Only display items that ship the quickest
Altering your axle ratio can have significant benefits at the track, on the trail, and at the pump. This ratio measures how many times the driveshaft must turn for the wheel to turn one time (e.g., if you have 3.73 gears, the driveshaft must rotate 3.73 times for the wheels to turn once). A numerically-higher gear ratio acts like a longer wrench for your engine – making it easier for it to turn the wheels and ultimately transmitting more power to the wheels.
Changing your ring and pinion gears to a numerically-higher ratio can improve acceleration and make it easier to tow a large payload. It can also restore lost performance caused by oversize tires on lifted trucks. A stock or lowered vehicle will respond well by going one or two steps higher. E.g., if your truck has a 3.55:1 axle ratio, the next two common ratios to consider may be 3:73:1 and 4.10:1. Keep in mind that the higher the ratio, the higher your RPM will be when cruising – but going from 3.55:1 to 4:56:1 would be a bit extreme for a stock or lowered truck in terms of cruising RPM and the subsequent drop in fuel economy.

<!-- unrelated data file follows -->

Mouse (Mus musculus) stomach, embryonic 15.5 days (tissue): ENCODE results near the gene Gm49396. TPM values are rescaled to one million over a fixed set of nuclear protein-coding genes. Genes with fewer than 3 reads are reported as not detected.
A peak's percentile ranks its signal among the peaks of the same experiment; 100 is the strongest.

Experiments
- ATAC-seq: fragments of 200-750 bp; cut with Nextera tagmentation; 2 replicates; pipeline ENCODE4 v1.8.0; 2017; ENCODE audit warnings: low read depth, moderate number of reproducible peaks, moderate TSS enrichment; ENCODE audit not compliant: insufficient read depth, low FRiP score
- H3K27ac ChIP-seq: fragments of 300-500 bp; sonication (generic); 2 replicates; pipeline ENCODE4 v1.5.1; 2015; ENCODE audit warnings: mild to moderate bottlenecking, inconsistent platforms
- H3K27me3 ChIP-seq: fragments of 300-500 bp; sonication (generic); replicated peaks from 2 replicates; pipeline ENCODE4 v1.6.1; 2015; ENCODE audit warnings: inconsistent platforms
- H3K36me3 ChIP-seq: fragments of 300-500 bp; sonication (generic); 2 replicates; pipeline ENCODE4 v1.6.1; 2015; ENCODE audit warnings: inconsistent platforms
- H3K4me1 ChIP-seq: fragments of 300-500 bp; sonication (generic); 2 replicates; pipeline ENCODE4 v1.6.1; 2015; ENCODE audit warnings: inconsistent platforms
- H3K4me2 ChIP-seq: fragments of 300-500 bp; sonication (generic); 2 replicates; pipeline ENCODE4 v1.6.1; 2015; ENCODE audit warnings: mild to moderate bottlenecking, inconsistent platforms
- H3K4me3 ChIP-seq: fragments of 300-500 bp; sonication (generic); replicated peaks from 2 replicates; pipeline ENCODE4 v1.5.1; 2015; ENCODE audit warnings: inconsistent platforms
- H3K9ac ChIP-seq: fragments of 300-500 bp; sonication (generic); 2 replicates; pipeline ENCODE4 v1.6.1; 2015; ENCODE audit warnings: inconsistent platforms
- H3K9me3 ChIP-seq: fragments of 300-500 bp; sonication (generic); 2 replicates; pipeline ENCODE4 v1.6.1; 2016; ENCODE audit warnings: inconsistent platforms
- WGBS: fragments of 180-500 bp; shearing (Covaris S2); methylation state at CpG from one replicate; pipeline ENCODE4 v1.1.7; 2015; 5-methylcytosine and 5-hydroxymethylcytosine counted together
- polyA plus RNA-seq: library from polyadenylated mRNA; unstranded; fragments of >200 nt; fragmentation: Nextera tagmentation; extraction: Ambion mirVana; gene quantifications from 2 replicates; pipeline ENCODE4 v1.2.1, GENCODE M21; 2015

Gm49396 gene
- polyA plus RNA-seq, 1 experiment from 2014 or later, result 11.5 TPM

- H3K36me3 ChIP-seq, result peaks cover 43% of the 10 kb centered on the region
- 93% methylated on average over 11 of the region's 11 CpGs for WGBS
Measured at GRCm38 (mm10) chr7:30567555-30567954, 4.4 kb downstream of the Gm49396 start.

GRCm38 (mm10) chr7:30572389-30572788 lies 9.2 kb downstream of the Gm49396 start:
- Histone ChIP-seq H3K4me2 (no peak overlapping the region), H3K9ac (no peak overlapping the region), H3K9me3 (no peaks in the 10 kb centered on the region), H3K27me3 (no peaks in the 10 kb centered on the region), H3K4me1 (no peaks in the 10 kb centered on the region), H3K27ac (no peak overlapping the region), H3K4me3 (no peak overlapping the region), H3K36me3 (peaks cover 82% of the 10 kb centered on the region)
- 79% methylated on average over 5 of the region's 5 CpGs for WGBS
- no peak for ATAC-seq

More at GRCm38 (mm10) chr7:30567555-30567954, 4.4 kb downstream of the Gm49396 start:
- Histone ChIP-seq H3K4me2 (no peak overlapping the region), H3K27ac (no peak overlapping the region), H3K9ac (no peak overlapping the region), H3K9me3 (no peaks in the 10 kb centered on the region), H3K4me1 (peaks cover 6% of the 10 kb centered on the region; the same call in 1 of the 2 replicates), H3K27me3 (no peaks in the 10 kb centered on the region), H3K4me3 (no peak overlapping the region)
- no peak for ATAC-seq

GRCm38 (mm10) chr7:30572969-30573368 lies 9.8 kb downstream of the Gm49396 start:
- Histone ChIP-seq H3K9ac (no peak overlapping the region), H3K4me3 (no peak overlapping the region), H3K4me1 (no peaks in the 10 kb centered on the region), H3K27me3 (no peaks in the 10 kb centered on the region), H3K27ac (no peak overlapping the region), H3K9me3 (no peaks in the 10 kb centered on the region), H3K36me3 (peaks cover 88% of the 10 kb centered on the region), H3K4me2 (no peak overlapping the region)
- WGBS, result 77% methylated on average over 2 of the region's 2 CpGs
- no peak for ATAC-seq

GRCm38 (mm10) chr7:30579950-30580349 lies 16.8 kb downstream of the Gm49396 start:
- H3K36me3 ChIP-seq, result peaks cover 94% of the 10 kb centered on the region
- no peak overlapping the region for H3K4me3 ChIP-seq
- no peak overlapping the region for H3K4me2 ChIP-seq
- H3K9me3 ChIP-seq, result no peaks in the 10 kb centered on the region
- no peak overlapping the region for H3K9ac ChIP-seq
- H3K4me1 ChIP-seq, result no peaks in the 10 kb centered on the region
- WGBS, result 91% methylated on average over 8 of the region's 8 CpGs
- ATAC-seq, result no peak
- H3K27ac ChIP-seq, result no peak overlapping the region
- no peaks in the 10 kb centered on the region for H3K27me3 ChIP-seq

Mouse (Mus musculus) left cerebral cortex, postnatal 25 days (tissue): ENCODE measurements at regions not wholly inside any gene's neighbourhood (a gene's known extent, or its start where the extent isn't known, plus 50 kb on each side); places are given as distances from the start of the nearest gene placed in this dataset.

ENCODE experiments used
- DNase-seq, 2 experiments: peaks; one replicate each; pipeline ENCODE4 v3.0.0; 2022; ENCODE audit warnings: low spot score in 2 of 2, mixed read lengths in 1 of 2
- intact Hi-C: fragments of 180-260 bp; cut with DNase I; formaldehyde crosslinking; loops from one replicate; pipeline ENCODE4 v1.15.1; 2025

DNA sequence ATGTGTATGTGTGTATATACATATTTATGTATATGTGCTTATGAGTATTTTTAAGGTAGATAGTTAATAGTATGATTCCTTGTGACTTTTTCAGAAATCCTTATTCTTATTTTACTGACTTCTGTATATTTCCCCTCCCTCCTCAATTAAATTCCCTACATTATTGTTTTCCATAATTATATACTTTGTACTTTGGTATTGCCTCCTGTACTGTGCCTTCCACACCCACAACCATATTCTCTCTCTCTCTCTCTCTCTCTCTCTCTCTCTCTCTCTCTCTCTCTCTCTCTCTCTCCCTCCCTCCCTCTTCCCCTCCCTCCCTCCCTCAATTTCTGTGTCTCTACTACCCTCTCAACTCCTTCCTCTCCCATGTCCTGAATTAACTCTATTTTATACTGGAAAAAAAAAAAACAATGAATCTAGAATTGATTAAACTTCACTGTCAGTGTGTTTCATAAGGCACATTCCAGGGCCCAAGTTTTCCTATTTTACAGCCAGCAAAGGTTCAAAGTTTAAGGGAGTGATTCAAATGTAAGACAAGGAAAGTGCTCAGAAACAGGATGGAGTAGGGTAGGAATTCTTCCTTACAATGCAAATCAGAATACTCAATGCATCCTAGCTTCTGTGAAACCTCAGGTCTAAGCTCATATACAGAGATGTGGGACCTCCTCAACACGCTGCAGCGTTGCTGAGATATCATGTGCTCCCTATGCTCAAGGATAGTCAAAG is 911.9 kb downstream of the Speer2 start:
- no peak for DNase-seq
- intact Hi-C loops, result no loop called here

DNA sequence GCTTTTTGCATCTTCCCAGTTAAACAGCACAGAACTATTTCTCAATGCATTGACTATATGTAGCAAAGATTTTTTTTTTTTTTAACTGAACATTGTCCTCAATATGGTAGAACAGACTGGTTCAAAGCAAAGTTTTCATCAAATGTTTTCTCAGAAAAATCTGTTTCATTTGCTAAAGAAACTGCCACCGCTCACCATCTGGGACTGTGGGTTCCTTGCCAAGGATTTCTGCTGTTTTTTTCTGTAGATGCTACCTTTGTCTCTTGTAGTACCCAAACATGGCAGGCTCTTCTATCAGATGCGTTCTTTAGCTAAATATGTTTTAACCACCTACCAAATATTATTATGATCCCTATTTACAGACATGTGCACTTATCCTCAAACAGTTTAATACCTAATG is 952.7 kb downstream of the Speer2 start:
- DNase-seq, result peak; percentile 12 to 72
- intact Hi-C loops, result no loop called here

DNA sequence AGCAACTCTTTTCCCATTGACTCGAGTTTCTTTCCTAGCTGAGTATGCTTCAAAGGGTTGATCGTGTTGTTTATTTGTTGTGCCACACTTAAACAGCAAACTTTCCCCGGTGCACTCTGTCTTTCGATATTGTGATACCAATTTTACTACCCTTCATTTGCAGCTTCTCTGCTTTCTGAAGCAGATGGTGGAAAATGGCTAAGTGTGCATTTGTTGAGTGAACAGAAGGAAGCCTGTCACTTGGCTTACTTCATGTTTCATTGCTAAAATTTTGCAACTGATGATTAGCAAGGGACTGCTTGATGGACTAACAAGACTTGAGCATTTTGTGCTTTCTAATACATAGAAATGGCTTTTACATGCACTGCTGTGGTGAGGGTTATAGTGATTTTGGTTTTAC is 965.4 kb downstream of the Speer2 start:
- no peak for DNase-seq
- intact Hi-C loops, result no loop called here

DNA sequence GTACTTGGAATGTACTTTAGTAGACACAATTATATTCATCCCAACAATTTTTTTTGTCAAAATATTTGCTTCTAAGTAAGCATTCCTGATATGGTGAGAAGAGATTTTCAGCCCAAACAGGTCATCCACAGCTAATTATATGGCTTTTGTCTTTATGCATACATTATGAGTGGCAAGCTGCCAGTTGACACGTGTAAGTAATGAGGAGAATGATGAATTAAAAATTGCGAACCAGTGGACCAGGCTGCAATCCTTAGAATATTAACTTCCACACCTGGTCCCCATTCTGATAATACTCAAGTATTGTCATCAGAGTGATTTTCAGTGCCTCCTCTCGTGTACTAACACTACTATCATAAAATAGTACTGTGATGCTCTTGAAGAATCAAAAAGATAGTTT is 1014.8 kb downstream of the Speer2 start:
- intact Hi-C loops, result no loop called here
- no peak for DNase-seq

When changing the gear ratio on a four-wheel drive or all-wheel drive truck, it is necessary to replace the ring and pinion gears in the front and rear. Otherwise, severe damage to your driveline will occur.
When trying to determine what gear ratio would compensate for a change in tire diameter, a simple way to calculate it is as follows: (new tire diameter) / (old tire diameter) x (current gear ratio) = (new gear ratio) Example, changing from 31.9" to 35" tires on a vehicle with 4.10 gears would look like 35 / 31.9 x 4.10 = 4.50 In this example, a 4.50 gear ratio would restore most of the lost performance. From there, look at what ratios are available for your axle and you can choose to go a little higher or lower depending on what's available.